I’ve been busy with some training at work, but wanted to start posting about some HackTheBox challenges I’ve been doing. I used a basic Kali VM. This challenge was particularly interesting for me, because I ended up getting a false positive while using the password cracker John the Ripper. I’m not sure how or why it happened, but somehow I did it. The challenge:

Can you find a way to login as the administrator of the website and free nginxatsu?

When I visited the IP address and port number there was a page that looked like this:

HTB start page

The first thing I noticed when examining the code on the site was that I was being redirected to /auth/login:

HTML source redirecting me

I decided to register a new user and see what that looked like. I did that successfully. I attempted to decode some of the cookie, but didn’t really find anything of interest:

Creating a new user

Once I was logged in as that user, I saw a page with a form where I could submit input. This would generate a nginx configuration file.

Form to create a new nginx config

Form to create a new nginx config

I wanted to see what happened when I put in a server name, so I put in “gumby” in the “Server Name” field, and it responded by creating a new icon to click on called “51”. Burp showed some JSON object details and a 201 response code, which meant a resource was created.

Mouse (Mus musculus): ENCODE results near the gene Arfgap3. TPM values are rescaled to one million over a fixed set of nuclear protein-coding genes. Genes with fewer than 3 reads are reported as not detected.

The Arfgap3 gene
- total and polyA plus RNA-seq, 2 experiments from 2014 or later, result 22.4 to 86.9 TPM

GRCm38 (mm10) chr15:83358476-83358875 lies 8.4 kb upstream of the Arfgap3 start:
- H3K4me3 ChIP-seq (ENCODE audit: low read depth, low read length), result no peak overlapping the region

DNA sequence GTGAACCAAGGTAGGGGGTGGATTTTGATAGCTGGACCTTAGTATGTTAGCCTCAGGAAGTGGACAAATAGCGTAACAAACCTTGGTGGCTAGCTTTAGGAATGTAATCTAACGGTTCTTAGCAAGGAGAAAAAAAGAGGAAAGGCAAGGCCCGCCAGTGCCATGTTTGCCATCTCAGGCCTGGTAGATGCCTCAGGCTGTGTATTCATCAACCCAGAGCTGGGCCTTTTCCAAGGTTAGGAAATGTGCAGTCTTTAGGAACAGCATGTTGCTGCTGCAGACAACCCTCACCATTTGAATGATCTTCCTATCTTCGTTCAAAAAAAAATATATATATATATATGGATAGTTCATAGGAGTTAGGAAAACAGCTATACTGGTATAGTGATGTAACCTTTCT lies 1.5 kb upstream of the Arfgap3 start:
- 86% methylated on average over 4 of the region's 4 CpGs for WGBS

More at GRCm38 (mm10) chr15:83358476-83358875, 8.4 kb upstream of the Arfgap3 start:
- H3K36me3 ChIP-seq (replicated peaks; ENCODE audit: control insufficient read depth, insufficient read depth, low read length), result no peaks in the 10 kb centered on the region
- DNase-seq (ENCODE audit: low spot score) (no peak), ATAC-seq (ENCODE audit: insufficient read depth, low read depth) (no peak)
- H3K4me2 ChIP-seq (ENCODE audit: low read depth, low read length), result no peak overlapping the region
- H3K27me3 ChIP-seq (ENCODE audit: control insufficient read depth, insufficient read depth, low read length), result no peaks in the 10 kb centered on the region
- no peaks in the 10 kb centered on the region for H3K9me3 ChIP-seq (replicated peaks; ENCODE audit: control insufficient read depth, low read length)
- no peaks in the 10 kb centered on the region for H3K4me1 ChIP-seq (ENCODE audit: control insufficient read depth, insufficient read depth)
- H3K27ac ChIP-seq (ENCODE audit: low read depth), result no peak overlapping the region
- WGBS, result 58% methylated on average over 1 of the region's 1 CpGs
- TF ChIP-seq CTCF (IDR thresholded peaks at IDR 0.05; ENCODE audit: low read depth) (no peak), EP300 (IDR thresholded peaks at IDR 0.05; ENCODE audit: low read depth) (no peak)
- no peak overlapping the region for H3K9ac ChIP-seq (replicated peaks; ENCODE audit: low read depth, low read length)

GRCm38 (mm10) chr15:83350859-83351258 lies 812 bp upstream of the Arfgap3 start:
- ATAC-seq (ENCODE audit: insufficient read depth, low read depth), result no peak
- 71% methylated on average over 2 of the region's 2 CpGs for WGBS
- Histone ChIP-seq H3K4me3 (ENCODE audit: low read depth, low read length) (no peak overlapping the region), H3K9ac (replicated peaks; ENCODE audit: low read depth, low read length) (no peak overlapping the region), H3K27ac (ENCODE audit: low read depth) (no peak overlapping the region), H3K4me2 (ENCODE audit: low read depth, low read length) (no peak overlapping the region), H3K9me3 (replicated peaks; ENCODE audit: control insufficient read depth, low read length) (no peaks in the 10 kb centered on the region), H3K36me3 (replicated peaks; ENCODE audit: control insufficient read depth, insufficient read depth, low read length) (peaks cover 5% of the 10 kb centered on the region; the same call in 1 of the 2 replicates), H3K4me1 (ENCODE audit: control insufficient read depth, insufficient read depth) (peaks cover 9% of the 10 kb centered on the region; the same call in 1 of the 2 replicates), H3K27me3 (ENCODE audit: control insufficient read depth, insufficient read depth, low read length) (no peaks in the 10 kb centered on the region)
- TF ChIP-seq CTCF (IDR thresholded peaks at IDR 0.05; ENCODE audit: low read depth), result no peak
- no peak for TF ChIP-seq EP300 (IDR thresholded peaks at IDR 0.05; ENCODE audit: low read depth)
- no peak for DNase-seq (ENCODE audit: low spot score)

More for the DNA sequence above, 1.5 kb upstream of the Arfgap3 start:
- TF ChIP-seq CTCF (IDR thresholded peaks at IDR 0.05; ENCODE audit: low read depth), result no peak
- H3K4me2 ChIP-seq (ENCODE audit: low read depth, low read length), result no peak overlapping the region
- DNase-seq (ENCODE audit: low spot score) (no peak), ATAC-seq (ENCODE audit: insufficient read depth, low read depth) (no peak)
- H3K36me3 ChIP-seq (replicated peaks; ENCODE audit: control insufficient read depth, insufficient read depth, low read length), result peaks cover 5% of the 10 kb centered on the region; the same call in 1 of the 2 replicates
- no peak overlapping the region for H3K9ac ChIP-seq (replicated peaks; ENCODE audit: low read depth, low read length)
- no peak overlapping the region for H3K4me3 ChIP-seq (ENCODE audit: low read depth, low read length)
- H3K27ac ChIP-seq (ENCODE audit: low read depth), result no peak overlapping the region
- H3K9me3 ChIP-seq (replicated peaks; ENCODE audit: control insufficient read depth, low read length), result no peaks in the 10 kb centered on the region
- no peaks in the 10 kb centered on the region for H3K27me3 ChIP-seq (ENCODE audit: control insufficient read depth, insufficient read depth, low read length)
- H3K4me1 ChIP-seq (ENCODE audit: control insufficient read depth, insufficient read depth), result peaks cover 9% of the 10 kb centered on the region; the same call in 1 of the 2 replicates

The new config

New config being sent

New config being accepted

When I clicked on “51” it showed a nginx configuration file:

Nginx config text

Nginx config text

Hmmmmmmm. That comment about the /storage directory was interesting. I looked a bit more into nginx configurations files, since I had no experience with them. What did those references to “location” in the file mean anyway? After some reading I learned it was part of something called the server context, which was part of the HTTP context, which explained the curly bracket hierarchy.

So based off of that info, and the fact that the file was designating a /storage directory with auto indexing that was turned on I went to and found multiple files:

Storage directory contents

There were tons of .conf files, but I noticed a tar.gz file and downloaded that:

I found a file

I tried decompressing and extracting it, but apparently it was only pretending to be compressed.

File won’t open…

What file type is this?

I extracted the file

Well look at that! It’s an SQLite database. After looking at some of the tables in whatever GUI-friendly database program Kali had installed, I found the useful information for what I believed to be the admin user:


Password: e7816e9a10590b1e33b87ec2fa65e6cd

I decided to do some analysis on the user hash. It seemed to fall into the MD4/MD5 category, and no salting was detected, so that was good news.

Hash analysis

Hash analysis

I started up John and tried to crack the hash, first using the default options, and then using the rockyou.txt password list after the default run failed.

Cracking with John

Cracking with John

And it looks like the password is “emerald”! So I went to and entered in the email and password and… it did not work. I used a MD5 hash generator and put in the word “emerald” and it did not match the hash I had. John was wrong, wrong, wrong. Either that, or I used it wrong.

As a backup plan I decided to use CrackStation for all the user hashes I had from the SQL database, and that did the trick for getting the admin password. CrackStation also identified the hash as MD5 so I’m not sure what went wrong.

CrackStation Results

I logged in with the “adminadmin1” password and got the flag.

The Flag